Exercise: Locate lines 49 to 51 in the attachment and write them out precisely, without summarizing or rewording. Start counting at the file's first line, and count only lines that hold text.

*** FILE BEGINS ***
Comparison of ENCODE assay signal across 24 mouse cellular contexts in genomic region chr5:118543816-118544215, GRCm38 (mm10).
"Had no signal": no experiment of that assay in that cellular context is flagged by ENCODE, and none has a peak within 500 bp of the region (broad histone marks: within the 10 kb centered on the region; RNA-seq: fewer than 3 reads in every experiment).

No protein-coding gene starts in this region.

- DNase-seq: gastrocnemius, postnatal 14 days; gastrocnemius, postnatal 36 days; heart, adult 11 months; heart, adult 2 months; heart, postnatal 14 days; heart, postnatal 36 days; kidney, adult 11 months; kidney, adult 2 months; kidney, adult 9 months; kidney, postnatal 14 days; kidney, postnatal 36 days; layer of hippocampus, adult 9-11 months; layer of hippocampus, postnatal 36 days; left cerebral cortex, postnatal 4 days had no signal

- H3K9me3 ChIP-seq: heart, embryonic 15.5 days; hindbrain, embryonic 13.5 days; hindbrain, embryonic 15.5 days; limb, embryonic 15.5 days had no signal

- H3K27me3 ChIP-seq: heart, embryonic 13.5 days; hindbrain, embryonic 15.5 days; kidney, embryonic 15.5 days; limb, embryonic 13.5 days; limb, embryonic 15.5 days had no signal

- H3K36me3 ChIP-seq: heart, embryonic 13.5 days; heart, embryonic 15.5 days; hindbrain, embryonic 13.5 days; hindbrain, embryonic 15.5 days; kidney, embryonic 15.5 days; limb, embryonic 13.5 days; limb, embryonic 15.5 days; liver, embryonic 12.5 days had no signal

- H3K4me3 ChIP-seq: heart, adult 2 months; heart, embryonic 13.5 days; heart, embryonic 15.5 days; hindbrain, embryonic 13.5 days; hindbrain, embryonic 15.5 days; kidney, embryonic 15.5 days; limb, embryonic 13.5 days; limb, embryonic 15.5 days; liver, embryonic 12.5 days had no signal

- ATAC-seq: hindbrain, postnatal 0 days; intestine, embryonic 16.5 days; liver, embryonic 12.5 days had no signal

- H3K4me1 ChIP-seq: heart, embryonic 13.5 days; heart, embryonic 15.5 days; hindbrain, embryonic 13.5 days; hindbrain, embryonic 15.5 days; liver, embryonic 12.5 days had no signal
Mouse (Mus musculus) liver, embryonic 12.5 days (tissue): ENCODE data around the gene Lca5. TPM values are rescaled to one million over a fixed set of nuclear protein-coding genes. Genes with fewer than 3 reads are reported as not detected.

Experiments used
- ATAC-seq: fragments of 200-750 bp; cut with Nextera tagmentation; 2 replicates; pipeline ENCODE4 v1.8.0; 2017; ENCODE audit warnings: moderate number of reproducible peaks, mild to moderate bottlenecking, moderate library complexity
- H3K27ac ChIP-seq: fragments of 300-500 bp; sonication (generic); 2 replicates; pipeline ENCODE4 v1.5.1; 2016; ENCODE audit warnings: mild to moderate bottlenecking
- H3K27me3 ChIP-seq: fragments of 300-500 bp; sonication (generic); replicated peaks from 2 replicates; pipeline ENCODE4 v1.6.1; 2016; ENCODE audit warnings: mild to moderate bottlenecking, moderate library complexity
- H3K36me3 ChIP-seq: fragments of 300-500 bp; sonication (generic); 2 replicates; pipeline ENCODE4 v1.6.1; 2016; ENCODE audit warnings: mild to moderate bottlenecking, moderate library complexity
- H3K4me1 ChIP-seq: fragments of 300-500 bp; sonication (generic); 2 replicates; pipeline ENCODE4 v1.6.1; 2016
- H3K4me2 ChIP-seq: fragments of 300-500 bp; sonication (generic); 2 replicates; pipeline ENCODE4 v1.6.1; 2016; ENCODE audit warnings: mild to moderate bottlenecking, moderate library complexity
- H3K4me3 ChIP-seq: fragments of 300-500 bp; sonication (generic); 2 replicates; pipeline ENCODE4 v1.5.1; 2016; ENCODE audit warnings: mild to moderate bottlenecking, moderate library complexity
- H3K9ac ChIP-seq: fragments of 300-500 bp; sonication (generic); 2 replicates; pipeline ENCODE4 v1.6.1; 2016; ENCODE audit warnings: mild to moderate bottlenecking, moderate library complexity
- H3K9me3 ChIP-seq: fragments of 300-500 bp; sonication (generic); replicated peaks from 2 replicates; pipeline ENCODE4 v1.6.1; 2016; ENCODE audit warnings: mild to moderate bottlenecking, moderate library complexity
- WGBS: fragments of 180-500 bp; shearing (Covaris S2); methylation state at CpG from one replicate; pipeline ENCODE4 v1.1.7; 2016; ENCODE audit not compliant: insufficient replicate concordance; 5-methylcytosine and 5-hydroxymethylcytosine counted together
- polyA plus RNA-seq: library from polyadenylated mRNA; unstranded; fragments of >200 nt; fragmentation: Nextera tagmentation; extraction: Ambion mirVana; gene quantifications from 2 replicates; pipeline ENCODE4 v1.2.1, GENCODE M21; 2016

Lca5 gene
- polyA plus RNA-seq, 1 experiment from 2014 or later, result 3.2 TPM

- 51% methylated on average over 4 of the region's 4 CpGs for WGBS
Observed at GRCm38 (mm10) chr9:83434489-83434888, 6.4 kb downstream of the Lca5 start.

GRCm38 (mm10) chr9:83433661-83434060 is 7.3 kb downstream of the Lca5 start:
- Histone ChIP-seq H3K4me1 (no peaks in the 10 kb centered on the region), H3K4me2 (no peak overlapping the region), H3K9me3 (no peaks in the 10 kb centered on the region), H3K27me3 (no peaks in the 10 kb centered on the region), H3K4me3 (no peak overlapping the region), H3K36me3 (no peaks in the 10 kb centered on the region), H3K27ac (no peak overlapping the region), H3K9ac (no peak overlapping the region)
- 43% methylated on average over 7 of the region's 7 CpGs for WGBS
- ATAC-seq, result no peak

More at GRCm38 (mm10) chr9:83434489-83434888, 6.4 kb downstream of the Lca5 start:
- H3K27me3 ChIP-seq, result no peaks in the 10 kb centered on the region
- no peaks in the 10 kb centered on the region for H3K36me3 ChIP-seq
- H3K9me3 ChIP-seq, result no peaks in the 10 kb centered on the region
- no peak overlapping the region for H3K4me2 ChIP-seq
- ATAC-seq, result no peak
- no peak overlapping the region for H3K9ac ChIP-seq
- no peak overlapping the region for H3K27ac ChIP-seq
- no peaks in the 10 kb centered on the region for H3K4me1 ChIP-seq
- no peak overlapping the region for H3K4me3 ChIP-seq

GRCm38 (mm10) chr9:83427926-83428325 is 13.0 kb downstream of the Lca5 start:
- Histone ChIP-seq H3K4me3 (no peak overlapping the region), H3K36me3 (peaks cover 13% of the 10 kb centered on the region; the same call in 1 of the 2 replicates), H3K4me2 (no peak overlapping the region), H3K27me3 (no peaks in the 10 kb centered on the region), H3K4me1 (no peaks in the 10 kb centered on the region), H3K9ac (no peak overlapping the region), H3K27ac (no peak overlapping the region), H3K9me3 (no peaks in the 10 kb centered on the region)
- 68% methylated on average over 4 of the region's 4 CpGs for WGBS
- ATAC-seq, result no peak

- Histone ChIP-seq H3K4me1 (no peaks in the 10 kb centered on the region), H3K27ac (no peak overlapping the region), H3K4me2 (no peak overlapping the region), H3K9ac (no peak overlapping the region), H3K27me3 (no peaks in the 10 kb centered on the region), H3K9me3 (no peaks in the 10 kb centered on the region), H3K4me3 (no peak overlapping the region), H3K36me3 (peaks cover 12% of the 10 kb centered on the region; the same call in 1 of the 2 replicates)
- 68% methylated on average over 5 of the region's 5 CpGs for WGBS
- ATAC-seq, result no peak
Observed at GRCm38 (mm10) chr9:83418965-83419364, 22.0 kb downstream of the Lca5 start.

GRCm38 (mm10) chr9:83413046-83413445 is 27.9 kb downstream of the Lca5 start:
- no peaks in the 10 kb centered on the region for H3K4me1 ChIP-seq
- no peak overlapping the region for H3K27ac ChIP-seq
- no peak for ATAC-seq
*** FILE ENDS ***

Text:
Observed at GRCm38 (mm10) chr9:83418965-83419364, 22.0 kb downstream of the Lca5 start.

GRCm38 (mm10) chr9:83413046-83413445 is 27.9 kb downstream of the Lca5 start:
- no peaks in the 10 kb centered on the region for H3K4me1 ChIP-seq